Thursday, April 17

This will be it from me until next Monday or Tuesday, and even then I hope to return the blog to its nap, but for Mondays. But until then, I leave you with my prayer that you will all have a blessed and holy celebration of the Triduum, and with this poem by Edwin Muir:

The Killing

That was the day they killed the Son of God
On a squat hill-top by Jerusalem.
Zion was bare, her children from their maze
Sucked by the dream of curiosity
Clean through the gates. The very halt and blind
Had somehow got themselves up to the hill.
After the ceremonial preparation,
The scourging, nailing, nailing against the wood,
Erection of the main-trees with their burden,
While from the hill rose an orchestral wailing,
They were there at last, high up in the soft spring day.
We watched the writhings, heard the moanings, saw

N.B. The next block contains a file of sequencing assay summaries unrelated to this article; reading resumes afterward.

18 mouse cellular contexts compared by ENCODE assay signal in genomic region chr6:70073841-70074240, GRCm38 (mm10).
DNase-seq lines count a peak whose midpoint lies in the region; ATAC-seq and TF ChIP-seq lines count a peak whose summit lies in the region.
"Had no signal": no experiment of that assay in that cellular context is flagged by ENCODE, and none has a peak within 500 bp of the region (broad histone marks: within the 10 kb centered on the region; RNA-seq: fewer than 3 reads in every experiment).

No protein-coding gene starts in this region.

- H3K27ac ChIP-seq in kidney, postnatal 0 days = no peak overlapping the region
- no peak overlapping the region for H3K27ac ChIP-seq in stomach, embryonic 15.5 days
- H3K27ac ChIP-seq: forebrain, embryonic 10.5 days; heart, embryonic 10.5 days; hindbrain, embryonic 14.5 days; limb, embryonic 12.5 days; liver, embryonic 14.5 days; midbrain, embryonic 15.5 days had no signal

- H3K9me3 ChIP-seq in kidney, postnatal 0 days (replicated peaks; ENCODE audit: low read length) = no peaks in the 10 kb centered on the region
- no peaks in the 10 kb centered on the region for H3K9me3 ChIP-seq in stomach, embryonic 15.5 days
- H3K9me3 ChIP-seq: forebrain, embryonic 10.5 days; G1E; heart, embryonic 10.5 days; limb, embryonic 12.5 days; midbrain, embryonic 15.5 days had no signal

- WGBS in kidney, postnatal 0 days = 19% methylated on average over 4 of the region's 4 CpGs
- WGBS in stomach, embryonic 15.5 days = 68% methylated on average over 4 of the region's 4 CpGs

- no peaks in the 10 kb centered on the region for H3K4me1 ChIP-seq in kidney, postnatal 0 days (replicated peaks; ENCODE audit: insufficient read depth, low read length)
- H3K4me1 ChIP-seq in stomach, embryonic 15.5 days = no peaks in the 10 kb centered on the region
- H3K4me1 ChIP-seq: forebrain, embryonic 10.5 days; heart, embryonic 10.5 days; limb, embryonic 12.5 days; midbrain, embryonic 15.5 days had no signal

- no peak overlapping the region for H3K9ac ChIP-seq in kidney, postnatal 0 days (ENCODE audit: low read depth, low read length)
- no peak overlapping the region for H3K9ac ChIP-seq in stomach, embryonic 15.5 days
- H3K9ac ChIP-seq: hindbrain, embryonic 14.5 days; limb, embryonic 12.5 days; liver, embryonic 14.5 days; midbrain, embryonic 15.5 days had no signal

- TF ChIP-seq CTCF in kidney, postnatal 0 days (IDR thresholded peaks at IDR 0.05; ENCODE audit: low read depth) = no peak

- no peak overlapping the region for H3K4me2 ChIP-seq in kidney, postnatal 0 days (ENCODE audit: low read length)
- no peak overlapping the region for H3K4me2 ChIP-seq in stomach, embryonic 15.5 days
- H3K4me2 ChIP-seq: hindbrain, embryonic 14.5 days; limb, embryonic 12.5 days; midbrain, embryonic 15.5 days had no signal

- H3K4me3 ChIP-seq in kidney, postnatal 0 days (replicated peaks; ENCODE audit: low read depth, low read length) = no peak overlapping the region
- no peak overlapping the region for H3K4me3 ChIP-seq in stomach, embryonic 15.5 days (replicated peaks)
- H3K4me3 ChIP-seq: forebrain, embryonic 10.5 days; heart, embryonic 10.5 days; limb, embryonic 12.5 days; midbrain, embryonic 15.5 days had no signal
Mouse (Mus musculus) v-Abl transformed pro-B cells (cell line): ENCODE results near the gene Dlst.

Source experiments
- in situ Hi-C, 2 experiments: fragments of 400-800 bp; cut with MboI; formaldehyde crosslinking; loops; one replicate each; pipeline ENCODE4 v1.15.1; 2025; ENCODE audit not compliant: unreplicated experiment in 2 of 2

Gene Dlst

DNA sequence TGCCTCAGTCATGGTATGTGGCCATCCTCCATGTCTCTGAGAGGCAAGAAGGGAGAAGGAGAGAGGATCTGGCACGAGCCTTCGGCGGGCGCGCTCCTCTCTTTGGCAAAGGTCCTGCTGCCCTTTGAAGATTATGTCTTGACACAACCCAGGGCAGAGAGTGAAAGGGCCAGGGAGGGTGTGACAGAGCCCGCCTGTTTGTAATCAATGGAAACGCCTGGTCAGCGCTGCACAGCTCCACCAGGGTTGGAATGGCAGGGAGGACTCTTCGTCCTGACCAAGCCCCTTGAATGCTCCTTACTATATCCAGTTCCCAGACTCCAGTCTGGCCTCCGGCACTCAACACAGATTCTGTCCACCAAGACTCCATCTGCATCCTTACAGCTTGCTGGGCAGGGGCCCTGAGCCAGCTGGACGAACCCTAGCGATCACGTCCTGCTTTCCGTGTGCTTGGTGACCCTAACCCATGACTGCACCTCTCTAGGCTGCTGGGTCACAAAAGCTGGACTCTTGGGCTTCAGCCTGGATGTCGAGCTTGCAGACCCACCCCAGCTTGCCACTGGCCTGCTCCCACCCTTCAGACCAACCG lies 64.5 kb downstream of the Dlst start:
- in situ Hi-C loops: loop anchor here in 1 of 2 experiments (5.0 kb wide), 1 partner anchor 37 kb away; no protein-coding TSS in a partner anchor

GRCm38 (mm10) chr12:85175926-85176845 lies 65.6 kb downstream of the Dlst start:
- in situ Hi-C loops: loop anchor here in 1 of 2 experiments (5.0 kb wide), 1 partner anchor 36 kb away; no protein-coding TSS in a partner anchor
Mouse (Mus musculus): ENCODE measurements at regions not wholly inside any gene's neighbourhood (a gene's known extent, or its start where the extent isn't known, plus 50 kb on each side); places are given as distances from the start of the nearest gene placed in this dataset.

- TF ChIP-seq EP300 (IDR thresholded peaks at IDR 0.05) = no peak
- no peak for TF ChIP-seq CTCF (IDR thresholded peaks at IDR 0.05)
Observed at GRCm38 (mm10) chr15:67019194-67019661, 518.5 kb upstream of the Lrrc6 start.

The three heads turning on their separate axles
Like broken wheels left spinning. Round his head
Was loosely bound a crown of plaited thorn
That hurt at random, stinging temple and brow
As the pain swung into its envious circle.
In front the wreath was gathered in a knot
That as he gazed looked like the last stump left
Of a death-wounded deer's great antlers. Some
Who came to stare grew silent as they looked,
Indignant or sorry. But the hardened old
And the hard-hearted young, although at odds
From the first morning, cursed him with one curse,
Having prayed for a Rabbi or an armed Messiah
And found the Son of God. What use to them
Was a God or a Son of God? Of what avail
For purposes such as theirs? Beside the cross-foot,